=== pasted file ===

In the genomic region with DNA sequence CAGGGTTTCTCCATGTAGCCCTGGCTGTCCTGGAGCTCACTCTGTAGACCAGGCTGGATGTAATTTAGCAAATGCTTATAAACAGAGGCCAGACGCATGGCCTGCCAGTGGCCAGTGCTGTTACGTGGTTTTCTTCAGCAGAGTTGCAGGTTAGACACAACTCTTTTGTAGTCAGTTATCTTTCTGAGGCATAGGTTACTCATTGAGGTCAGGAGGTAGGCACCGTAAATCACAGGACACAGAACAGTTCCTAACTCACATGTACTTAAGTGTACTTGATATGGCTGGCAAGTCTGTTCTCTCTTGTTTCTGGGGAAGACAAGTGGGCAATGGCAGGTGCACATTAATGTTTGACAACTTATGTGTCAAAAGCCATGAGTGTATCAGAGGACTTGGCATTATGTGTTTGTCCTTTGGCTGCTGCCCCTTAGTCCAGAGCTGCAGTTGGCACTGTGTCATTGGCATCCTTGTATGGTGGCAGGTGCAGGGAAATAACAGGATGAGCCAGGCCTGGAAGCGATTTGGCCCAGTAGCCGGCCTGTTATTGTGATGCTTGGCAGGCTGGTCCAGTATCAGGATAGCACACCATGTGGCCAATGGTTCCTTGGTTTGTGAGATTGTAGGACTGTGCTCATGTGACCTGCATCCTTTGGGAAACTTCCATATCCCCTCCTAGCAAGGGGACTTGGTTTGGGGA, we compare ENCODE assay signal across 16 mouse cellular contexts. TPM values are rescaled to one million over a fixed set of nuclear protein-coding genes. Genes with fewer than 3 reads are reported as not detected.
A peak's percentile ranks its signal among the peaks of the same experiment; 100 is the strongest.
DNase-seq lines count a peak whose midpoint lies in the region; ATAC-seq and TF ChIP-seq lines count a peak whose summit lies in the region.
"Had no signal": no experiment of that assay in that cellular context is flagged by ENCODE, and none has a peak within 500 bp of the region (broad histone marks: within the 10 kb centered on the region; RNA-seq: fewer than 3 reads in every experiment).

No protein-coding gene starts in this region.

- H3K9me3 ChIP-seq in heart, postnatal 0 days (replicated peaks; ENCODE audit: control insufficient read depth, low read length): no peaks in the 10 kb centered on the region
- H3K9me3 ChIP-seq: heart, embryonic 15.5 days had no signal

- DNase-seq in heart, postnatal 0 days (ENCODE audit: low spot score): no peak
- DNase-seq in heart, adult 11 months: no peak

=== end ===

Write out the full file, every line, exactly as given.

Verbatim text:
In the genomic region with DNA sequence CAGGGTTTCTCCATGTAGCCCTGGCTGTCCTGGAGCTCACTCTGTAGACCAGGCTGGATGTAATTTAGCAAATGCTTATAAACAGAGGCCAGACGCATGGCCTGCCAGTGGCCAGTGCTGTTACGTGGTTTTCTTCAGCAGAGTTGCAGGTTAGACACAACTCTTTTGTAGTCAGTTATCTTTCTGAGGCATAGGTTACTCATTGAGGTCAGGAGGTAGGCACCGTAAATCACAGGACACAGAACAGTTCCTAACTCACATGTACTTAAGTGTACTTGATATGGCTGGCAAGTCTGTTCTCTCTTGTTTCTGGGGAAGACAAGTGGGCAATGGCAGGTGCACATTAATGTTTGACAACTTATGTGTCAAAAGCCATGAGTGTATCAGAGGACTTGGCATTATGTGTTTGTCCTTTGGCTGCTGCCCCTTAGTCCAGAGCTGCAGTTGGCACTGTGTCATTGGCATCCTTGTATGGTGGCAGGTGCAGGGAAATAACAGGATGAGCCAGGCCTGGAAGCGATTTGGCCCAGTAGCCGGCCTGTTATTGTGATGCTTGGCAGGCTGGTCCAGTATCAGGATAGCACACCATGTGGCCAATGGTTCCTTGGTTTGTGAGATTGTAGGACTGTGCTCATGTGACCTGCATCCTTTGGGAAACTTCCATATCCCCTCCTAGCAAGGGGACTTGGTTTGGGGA, we compare ENCODE assay signal across 16 mouse cellular contexts. TPM values are rescaled to one million over a fixed set of nuclear protein-coding genes. Genes with fewer than 3 reads are reported as not detected.
A peak's percentile ranks its signal among the peaks of the same experiment; 100 is the strongest.
DNase-seq lines count a peak whose midpoint lies in the region; ATAC-seq and TF ChIP-seq lines count a peak whose summit lies in the region.
"Had no signal": no experiment of that assay in that cellular context is flagged by ENCODE, and none has a peak within 500 bp of the region (broad histone marks: within the 10 kb centered on the region; RNA-seq: fewer than 3 reads in every experiment).

No protein-coding gene starts in this region.

- H3K9me3 ChIP-seq in heart, postnatal 0 days (replicated peaks; ENCODE audit: control insufficient read depth, low read length): no peaks in the 10 kb centered on the region
- H3K9me3 ChIP-seq: heart, embryonic 15.5 days had no signal

- DNase-seq in heart, postnatal 0 days (ENCODE audit: low spot score): no peak
- DNase-seq in heart, adult 11 months: no peak